Freshwater algae?

IMG_2109I recently examined a water sample from the reservoir at Pinnacles National Park in California.
I saw some cool  cells–I think they are filamentous algae? I am intrigued by the alternation of clear and green (chlorophyll containing) regions.

This post is part of Stanford BIO60


5 Comments Add yours

  1. laksiyer says:

    What a wonderful video. I wonder if those empty spaces are filled with some kind of gas for buoyancy. It appears that there are two kinds of algae,.

  2. Manu Prakash says:

    What a wonderful video @Mcyert.

    Another theory would be plasmolysis.. I saw septa in the empty cells. So could it be that some of the cells “retracted” into a smaller volume leaving behind an empty space filled with ambient fluid. Simple to test @Laks theory: do these guys float? Did you get enough sample that they are still alive.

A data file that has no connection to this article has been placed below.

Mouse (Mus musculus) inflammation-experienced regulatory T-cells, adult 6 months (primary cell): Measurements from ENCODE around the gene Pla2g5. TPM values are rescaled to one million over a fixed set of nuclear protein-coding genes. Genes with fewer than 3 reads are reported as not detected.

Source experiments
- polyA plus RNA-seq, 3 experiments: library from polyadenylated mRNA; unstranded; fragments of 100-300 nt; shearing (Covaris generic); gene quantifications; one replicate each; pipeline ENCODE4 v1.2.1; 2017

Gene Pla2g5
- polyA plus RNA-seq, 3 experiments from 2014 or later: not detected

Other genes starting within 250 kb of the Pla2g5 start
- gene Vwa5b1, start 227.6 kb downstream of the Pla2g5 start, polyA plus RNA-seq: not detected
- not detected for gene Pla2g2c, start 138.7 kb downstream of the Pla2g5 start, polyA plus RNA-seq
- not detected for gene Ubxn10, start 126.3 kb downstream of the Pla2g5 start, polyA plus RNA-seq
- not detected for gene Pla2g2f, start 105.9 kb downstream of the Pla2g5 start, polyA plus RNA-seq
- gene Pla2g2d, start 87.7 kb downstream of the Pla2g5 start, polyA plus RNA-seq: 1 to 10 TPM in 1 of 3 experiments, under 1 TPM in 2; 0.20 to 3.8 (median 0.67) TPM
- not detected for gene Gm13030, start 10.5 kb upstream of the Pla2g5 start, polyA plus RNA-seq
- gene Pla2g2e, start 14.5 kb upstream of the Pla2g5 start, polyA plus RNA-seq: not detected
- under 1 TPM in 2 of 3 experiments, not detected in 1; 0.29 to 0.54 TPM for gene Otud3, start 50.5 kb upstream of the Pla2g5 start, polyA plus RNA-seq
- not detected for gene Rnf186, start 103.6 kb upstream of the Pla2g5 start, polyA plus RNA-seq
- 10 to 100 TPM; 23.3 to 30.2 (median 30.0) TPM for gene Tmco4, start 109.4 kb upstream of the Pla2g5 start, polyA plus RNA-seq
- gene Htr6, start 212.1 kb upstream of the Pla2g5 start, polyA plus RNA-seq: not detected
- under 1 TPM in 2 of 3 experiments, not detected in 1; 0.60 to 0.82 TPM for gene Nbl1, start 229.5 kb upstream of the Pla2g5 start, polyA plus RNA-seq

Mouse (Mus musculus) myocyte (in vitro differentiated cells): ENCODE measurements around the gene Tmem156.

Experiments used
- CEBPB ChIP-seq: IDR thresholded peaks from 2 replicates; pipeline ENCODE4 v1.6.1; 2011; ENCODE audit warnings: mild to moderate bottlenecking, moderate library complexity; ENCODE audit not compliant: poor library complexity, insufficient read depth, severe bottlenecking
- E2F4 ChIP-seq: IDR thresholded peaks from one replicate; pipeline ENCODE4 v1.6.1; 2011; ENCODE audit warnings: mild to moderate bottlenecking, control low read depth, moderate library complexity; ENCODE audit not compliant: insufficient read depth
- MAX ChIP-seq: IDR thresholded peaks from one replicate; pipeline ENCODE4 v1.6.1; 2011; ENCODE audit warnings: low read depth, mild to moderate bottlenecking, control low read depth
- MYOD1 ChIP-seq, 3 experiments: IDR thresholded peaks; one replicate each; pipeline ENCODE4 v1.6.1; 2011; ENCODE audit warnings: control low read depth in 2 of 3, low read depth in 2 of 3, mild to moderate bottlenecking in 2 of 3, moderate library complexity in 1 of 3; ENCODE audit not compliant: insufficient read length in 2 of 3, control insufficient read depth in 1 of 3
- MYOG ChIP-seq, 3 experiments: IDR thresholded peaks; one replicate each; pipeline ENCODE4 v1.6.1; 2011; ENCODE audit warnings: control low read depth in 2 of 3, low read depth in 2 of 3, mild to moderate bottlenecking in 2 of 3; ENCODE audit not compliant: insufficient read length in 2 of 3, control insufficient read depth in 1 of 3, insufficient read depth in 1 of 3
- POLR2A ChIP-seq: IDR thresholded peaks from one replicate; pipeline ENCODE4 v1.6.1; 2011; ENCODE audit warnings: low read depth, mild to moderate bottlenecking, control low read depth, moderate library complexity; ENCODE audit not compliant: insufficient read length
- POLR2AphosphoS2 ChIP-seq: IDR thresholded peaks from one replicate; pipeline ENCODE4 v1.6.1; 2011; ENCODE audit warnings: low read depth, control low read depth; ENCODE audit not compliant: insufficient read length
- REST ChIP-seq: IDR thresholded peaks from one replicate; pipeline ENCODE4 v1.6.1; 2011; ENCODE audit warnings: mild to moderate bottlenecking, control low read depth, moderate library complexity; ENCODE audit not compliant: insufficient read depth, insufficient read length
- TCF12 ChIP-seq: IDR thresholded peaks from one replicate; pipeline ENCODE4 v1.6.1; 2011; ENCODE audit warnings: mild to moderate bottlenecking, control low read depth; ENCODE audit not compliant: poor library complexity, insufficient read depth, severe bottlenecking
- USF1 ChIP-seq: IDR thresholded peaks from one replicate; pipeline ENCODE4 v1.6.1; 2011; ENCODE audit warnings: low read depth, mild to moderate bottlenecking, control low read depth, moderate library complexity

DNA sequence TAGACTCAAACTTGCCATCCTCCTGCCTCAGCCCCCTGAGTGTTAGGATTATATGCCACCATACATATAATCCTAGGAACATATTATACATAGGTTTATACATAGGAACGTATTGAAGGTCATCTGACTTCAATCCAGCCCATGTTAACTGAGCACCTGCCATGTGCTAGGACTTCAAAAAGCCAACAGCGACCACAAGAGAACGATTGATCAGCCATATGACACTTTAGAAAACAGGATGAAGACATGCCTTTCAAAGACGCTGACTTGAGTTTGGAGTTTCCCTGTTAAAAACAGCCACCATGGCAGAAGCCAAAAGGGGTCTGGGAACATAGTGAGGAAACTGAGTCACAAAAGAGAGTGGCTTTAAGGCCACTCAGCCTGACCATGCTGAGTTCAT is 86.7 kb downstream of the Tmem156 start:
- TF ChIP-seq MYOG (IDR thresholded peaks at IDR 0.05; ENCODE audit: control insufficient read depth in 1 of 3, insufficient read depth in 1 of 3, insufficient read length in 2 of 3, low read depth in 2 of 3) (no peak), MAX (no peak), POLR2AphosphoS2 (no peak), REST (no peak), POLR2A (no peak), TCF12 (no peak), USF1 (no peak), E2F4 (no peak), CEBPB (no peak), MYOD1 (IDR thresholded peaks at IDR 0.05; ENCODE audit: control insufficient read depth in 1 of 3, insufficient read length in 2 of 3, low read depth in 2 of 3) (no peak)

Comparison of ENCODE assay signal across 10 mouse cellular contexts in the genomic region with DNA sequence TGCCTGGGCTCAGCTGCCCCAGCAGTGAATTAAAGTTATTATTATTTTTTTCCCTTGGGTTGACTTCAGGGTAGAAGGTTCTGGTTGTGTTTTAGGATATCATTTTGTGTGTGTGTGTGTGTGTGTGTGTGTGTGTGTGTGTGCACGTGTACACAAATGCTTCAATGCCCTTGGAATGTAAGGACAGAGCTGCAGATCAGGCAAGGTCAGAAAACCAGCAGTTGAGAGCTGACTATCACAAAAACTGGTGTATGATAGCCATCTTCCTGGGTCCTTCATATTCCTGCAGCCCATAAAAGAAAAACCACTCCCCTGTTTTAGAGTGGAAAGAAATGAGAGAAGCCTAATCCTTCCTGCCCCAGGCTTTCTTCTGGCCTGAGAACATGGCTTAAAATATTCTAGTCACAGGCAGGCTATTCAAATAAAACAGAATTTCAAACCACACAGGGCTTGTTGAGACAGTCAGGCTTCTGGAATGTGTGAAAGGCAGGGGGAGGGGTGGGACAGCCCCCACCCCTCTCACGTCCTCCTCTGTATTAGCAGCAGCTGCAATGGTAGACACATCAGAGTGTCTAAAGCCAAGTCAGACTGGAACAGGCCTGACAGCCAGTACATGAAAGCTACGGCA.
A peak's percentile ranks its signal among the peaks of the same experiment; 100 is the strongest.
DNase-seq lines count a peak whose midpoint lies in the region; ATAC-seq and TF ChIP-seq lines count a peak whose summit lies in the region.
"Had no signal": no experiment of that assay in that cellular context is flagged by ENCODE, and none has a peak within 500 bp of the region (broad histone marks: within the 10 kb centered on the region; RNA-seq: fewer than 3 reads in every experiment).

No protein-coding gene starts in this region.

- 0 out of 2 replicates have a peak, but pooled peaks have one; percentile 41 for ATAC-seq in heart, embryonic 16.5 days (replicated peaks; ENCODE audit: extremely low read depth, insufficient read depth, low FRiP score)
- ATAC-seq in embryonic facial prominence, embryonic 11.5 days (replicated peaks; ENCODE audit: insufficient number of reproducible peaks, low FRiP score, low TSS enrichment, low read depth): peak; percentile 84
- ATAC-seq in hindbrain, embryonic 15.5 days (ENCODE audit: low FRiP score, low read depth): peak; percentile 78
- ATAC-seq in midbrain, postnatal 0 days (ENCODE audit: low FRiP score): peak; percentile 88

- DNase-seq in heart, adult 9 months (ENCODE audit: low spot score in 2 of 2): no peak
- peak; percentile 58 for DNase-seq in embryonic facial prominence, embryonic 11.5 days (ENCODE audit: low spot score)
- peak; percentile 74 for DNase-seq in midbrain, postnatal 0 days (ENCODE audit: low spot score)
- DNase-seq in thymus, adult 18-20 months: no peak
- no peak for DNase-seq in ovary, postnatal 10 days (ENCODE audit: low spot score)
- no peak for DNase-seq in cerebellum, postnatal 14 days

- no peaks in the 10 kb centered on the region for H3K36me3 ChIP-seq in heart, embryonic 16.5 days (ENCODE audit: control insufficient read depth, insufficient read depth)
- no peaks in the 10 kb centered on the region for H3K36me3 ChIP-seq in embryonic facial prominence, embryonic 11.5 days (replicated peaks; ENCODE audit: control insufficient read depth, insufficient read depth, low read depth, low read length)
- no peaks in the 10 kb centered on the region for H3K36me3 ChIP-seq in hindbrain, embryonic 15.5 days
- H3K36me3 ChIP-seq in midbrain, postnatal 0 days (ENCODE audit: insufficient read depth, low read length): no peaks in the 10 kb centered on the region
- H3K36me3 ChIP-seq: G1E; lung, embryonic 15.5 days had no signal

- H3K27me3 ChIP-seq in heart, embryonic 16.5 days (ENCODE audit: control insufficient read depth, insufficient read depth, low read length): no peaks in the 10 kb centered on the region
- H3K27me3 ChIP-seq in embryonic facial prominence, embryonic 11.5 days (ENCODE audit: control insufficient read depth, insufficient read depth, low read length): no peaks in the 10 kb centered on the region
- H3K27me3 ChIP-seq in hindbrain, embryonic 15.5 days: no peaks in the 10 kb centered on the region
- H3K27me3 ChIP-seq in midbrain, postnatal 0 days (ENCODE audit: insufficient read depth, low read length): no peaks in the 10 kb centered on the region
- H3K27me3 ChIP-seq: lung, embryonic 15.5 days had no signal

Beautiful video..


    1. mcyert says:

      This might be Oedegonium:

      “Two adjacent cells of a filament of Oedogonium are seen in which the cell contents, including chloroplasts, have contracted from the walls of the cell and are forming a globular mass in the centre of the cell which will become a zoospore.”
      see image at :

  3. Janice says:

    Hi Martha,

    If you would like to learn more about algae, take a look at an old reference book by G. W. Prescott, 1962, “Algae of the Western Great Lakes,” Wm. C. Brown Co., Dubuque, Iowa. It is available on the web through Although the taxonomy is out of date and the section on diatoms is wrong, it has lots of illustrations and information to get you started in the right direction. It’s the book that I and many others started off using many years ago.


  4. Manu Prakash says:

    @Janice: What a wonderful suggestion; I will get a copy since it’s freely available online.


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